Core modules

Literature Review; Practical Research Project; Analysis of Current Science; Ethics and Public Understanding.

Examples of optional modules

Integrated Mammalian Biology; Practical Developmental Genetics; Neuroscience Techniques; Sensory Neuroscience; Developmental Neurobiology; Computational Neuroscience.

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The Master of Science (M.Sc.) program offers students in a wide range of disciplines the opportunity to earn a master’s degree by writing a Thesis and successfully completing a limited number of courses. Read more
The Master of Science (M.Sc.) program offers students in a wide range of disciplines the opportunity to earn a master’s degree by writing a Thesis and successfully completing a limited number of courses. The number and details of the courses are determined within the first semester of the student's program.

Students may complete their degrees in either a full- or part-time capacity. Full-time students complete a 24-month program while part-time students complete a 48-month program. Part-time students will normally complete all required course work in the first 24 months, with the subsequent months committed to continued research and production of the Thesis.

Although degrees are awarded in specific disciplines, the program is administered centrally by the School of Graduate Studies, rather than by individual departments or Faculties.

Course detail

Graduate degrees traditionally have been awarded for the successful completion of a satisfactory thesis. The thesis route expresses the fundamental tradition of academic scholarship. It also relates to the University’s undergraduate programs, because the creation of a thesis in any discipline calls for a range of skills which are central to the liberal education tradition, including analysis and synthesis of ideas, empirical investigations, the construction and articulation of arguments, and writing skills.

Because of the nature of the M.Sc. program, the thesis forms the central requirement of the program. At the master’s level, a thesis involves close collaboration between supervisor and student. Consequently, it is necessary for a candidate to establish contact with potential supervisors prior to application for admission. Candidates seeking potential supervisors should contact either the relevant academic department or the School of Graduate Studies.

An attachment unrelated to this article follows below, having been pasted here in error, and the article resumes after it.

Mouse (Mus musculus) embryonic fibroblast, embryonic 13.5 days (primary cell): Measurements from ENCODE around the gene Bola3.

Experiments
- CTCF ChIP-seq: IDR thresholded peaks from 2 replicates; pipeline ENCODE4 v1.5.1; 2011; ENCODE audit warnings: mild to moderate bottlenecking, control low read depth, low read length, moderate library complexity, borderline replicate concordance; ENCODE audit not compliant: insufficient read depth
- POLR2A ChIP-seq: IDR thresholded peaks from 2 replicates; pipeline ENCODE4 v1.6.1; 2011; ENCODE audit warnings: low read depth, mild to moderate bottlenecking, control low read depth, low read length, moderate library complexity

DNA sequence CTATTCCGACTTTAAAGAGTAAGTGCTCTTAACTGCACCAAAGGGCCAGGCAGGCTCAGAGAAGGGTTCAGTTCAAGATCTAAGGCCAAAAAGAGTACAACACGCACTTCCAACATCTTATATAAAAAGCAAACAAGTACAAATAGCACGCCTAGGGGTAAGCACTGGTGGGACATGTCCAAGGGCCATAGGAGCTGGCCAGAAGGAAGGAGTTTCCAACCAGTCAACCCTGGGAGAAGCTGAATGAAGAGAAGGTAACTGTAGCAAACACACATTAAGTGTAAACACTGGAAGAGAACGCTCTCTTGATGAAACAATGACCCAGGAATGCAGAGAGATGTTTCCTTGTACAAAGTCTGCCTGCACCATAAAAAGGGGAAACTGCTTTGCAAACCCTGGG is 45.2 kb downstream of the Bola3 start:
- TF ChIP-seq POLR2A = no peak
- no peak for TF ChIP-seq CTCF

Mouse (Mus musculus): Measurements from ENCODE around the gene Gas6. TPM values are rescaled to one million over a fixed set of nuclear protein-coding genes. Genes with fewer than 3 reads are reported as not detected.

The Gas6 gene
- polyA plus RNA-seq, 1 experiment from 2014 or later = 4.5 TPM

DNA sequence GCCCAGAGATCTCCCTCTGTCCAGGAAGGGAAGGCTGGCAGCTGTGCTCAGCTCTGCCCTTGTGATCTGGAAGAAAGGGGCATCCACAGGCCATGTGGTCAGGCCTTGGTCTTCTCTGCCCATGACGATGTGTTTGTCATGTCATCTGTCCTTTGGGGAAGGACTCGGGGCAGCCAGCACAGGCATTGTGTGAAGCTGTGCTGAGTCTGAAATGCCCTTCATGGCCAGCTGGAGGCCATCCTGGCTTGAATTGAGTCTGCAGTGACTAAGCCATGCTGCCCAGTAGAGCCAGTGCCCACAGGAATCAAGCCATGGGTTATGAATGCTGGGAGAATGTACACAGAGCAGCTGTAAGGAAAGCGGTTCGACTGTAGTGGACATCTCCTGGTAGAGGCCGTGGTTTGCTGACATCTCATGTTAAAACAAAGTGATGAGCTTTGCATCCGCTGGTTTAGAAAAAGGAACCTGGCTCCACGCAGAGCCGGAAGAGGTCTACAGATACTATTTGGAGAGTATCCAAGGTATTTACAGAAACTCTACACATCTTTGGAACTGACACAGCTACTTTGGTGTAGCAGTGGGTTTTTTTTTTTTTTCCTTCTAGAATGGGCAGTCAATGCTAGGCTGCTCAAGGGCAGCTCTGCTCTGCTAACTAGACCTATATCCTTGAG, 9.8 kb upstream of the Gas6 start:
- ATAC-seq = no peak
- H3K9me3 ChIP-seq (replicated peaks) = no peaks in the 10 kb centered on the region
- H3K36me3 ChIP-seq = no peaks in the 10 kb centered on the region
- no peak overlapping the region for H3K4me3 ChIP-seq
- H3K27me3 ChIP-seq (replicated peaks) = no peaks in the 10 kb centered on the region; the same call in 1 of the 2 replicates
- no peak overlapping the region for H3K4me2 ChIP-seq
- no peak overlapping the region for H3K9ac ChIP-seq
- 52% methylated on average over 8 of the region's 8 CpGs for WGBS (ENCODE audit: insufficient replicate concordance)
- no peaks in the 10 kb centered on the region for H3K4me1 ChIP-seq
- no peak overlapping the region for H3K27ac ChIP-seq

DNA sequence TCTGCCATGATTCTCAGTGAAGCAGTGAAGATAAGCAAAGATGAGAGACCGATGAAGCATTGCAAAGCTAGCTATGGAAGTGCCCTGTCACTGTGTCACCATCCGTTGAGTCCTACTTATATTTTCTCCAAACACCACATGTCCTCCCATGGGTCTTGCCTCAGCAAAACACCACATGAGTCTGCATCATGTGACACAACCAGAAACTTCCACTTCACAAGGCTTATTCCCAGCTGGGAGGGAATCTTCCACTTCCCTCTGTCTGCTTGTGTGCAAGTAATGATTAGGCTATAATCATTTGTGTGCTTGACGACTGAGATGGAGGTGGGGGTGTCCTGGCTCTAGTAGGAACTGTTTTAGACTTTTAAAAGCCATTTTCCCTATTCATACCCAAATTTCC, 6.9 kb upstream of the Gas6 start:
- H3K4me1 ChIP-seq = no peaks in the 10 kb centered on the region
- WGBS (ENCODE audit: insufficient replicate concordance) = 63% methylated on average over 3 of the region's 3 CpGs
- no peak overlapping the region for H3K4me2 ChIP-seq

About the Faculty

The Department of Biological Sciences provides you with hands-on learning, moving you beyond textbooks and lectures to engaging research projects. Biology is a research-intensive science that can lead to a wide range of study areas, like environmental work, medicine, microbiology or agriculture.

Today’s biologists require a strong background in cellular and molecular biology, organismal biology, genetics, evolution and ecology. Additionally, you will be required to complete courses in Chemistry, Physics and Mathematics, ensuring a strong foundation in the core sciences.

You will also have access to state-of-the-art science and research facilities, like the Alberta Ingenuity Centre for Water Research. This facility provides the infrastructure to support the research interests of our award-winning faculty—your instructors—as they investigate diverse areas within Behavioural and Evolutionary Ecology, Plant Biology and Systemic Biology, Cellular and Molecular Biology and Genetics.

Why study at the University of Lethbridge?

As a graduate student at the University of Lethbridge, you’ll find yourself at the centre of a student-focused environment that nurtures innovation, critical thinking and creativity.

The University of Lethbridge is one of Canada’s top-ranked universities and leading research institutions.

At the foundation of our graduate programs is a multidisciplinary and personalized experience. A collaborative environment is encouraged between faculty and students. This means you have flexibility in decisions regarding the research and learning path you take.

At the U of L, we are committed to helping every one of our students thrive. From aiding with financial support to one-on-one mentorship to individualized career advice, you’ll find support every step of the way.

When you graduate, you will have the confidence you need to succeed in whatever you do, whether that means pursuing further education, teaching in an academic setting or establishing a professional career.

We’re here to help as you find the answers to your questions. As Alberta’s Destination University, the U of L gives you room to think, create and explore, providing a university experience unlike any other.

How to apply

In order to apply, you will need to provide the following documentation:

• Academic Transcripts
• Curriculum Vitae
• Three Letters of Reference
• Letter of Intent
• English Language Proficiency (ELP)

All applications and supporting documents must be provided through the online portal: https://www.uleth.ca/future-student/graduate-studies/apply

Co-operative Education & Internships Option

The Co-operative Education/Internship Option is available to students for the Master of Arts (MA) and Master of Science (MSc) programs. Co-operative education is an educational model that formally integrates academic study at the master’s level with relevant, paid work experience in appropriate employment fields such as government, institutions, and industry. The University, the employer, and the student are in partnership to ensure an enriching experience toward the student's professional development.

For more information, visit the website: http://www.uleth.ca/artsci/coop/co-operative-education-internship-option-graduate-studies

Funding

Find information on Scholarships here http://www.uleth.ca/graduate-studies/award-opportunities

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Research profile. The Neurobiology Division conducts research in the fields of neurobiology and neuropathology. We investigate mechanisms that regulate normal brain function as well as the causes and consequences of dysfunction during ageing and in acute or chronic neurodegenerative disease. Read more

Research profile